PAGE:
Recently, the International Journal of Cancer published the study “Effect of mistimed eating patterns on breast and prostate cancer risk (MCC-Spain study)” looking at whether eating and sleeping times could be related to the risk of suffering breast and prostate cancer, with the participation of Pilar Amiano from the Gipuzkoa Sub-Office of Public Health and member of the Biodonostia HRI research area in Epidemiology and Public Health.
People who dine early or go to sleep at least two hours after having dinner have a 20% lower chance of suffering breast and prostate cancer with respect to those who go to bed directly after having eaten their last meal of the day. This is the main conclusion of the MCC-Spain study which has, for the first time, analysed the relationship between dinner and sleeping times and the risk of cancer in people.
Until now, studies carried out on people in relation to food and cancer had focussed on dietary patterns. An analysis had been made, for example, of whether people eat red meat, fruit or vegetables, and comparisons had been drawn between food quantity and obesity. However, no account had been taken of other factors surrounding a daily action as prevalent as eating: the time of consuming food and the activities carried out before and afterwards. Recent evidence in experimental studies shows that eating times are important and that eating late affects the health.
The objective of this study, published in the International Journal of Cancer, was to evaluate whether eating and sleeping times could be related to the risk of suffering breast and prostate cancer – two of the most common cancers worldwide and which are more closely related to night work and to the circadian disruption or alteration of our biological clock. The study therefore took account of each person’s living habits and chronotype, an individual attribute related to their preference for day or night-time activities.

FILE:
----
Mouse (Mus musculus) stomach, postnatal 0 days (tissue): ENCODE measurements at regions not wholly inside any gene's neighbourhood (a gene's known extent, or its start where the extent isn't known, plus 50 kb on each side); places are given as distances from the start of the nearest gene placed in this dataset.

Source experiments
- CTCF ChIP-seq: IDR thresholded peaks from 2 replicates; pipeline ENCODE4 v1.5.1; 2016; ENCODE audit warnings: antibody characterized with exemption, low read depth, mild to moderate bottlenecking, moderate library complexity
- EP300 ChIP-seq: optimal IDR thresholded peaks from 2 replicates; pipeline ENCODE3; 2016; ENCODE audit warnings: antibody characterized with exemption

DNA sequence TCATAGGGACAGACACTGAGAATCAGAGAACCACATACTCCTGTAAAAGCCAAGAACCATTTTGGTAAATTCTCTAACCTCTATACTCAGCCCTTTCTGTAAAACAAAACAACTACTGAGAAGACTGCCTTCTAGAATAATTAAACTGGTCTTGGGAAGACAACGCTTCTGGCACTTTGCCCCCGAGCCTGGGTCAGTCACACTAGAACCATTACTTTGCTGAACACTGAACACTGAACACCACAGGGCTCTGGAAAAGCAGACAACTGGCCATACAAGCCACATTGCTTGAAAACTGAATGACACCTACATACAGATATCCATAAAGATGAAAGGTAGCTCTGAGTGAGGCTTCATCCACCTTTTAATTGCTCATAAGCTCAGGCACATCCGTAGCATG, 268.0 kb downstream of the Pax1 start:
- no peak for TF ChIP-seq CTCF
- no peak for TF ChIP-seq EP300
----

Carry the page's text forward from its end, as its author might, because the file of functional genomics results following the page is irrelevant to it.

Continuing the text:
In the framework of the MCC-Spain project, data were evaluated corresponding to 621 cases of prostate cancer and 1,205 of breast cancer, and to 872 men and 1,321 women randomly chosen at primary healthcare centres. The participants came from different parts of Spain. The analysis was made based on data collected during interviews regarding their eating and sleeping times, their chronotype and a questionnaire on eating habits and to what extent they follow the recommendations for preventing cancer.
The study concludes that following daytime eating patterns is associated to a lower risk of cancer. The results also highlight the importance of taking account of the circadian rhythm in studies on diet and cancer.
If the results are confirmed, they will have implications on cancer prevention recommendations, which do not currently take account of eating times. This would have particular repercussion in cultures such as those of southern Europe, where dinner is eaten late.
Effect of mistimed eating patterns on breast and prostate cancer risk (MCC-Spain study).
Manolis Kogevinas, Ana Espinosa, Adela Castelló, Inés Gómez-Acebo, Marcela Guevara, Vicente Martin, Pilar Amiano, Juan Alguacil, Rosana Peiro, Victor Moreno, Laura Costas, Guillermo Fernández-Tardón, Jose Juan Jimenez, Rafael Marcos-Gragera, Beatriz Perez-Gomez, Javier Llorca, Conchi Moreno-Iribas, Tania Fernández-Villa, Madalen Oribe, Nuria Aragones, Kyriaki Papantoniou, Marina Pollán, Gemma Castano-Vinyals, Dora Romaguera.